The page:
Warning, this piece contains spoilers for “Lessons in Chemistry” Episode 7.
“Lessons in Chemistry” showrunner Lee Eisenberg said that we in part have his wife’s “smitten” response to Calvin Harris to thank for Episode’s flashback “dip” into his childhood. As portrayed by Lewis Pullman, audiences get to learn a bit more about the chemist who won the heart of protagonist Elizabeth Zott (Brie Larson).
The penultimate episode of the series, directed by Tara Miele and titled “Book of Calvin,” took viewers into Calvin’s backstory and offered a final glimpse of his meeting and courting Elizabeth before he tragically died at the end of Episode 2.
“We talked about maybe seeing him in a flashback. And we wanted to have the option,” Eisenberg told TheWrap, noting that they’d contracted Pullman for three episodes but still “didn’t even know exactly what that third episode would be.”
“As I started writing, and seeing the dailies in the earliest cuts of Episodes 1 and 2 — also really seeing my wife’s reaction to Lewis Pullman — I was like, ‘OK, I think that this is going to be a thing.’ I was really mesmerized by him. And my wife was, I would say, smitten.”
In the episode, it’s revealed that Calvin grew up in St. Luke’s, a Catholic boy’s home, where his interest in science became evident early on.
“The series as a whole is really about how our connections with other people open up our worlds and open up our hearts and bring us experiences and love and joy that we wouldn’t otherwise have. Getting to dip back into Calvin’s childhood, which was quite difficult for him [before] he connected with Wakely, underlines that theme of connectivity,” Miele told TheWrap. “This rare connection between a priest and a chemist that then leads to the chemist’s daughter having a better understanding of her dead father is just another example of connections with other people opening us up and allowing us to have deeper love.”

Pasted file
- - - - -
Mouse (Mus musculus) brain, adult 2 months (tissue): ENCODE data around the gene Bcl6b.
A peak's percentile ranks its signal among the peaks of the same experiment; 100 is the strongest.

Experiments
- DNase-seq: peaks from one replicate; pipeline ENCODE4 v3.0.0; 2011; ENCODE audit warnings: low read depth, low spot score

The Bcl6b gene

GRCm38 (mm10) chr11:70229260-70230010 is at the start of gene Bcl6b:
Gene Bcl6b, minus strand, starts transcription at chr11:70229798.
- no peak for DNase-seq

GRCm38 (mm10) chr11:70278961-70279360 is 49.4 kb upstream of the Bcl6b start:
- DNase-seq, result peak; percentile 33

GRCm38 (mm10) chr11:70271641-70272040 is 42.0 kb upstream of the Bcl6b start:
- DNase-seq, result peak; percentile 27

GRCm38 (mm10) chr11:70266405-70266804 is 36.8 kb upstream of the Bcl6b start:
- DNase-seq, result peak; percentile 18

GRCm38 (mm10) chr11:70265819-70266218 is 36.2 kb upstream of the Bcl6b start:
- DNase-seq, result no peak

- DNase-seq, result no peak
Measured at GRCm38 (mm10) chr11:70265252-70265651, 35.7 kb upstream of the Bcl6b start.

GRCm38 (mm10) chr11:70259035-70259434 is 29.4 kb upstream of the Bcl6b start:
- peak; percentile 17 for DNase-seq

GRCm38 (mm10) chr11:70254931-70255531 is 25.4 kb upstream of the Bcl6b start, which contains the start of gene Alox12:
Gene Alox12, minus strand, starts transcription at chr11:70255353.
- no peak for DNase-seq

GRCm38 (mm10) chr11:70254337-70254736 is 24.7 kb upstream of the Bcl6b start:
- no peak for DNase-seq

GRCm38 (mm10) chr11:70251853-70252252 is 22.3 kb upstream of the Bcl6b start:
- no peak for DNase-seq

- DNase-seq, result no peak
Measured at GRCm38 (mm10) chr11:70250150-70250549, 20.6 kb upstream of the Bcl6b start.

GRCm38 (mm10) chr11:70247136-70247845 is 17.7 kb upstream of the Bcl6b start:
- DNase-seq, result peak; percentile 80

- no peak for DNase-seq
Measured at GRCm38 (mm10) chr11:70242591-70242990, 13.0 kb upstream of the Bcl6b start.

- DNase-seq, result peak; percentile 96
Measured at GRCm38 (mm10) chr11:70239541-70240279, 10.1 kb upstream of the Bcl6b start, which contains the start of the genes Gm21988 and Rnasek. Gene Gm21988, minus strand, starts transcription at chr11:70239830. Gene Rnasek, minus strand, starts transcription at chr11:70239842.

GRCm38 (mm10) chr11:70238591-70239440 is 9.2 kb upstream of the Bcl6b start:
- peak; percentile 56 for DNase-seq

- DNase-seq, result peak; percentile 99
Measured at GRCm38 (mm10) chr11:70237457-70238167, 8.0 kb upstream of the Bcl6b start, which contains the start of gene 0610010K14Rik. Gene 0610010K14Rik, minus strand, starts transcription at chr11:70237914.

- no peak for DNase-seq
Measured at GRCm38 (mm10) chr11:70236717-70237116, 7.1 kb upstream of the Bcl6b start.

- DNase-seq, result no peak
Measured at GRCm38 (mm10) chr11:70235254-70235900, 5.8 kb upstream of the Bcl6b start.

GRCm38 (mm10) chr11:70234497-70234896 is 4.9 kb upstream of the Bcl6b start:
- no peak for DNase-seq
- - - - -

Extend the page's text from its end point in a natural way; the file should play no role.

Reverend Wakely (Patrick Walker) came into the picture after observing Calvin lecture at Harvard, which inspired him to write the chemist a letter to ask about the conflict between religion and faith. The two men struck up a correspondence that lasted through Calvin’s death, without ever having met.
“[It’s] one of the most lovely things to hold different perspectives and to not feel like we have to pick one. That’s what I loved about the conversation between Wakely and Calvin, that it was a respectful dialogue between two opposing views, where they learn to appreciate each other’s point of view,” Miele added. “That’s what happens when you open yourself up and connect with people. It might not be what you expect, it might not be what you agree on, but you might learn something about yourself, if you actually let yourself open up.”
In a way, someone like Calvin, who has every reason to dislike religion and want nothing to do with it, finds a way to respect it despite all he has been through at the hands of the priests at St. Luke’s.
“We’re all trying to figure out what we’re meant to do here and what it’s all about. And whatever you call it — science or God or the experiment or the Bible, however you’re trying to do it, you’re still trying to figure out what it’s about,” the directed concluded. “That was the thing that I felt really was a unifying theme again, that underlines Elizabeth’s journey of: How am I supposed to do this?”
The first seven episodes of “Lessons in Chemistry” are now available to stream on Apple TV+.
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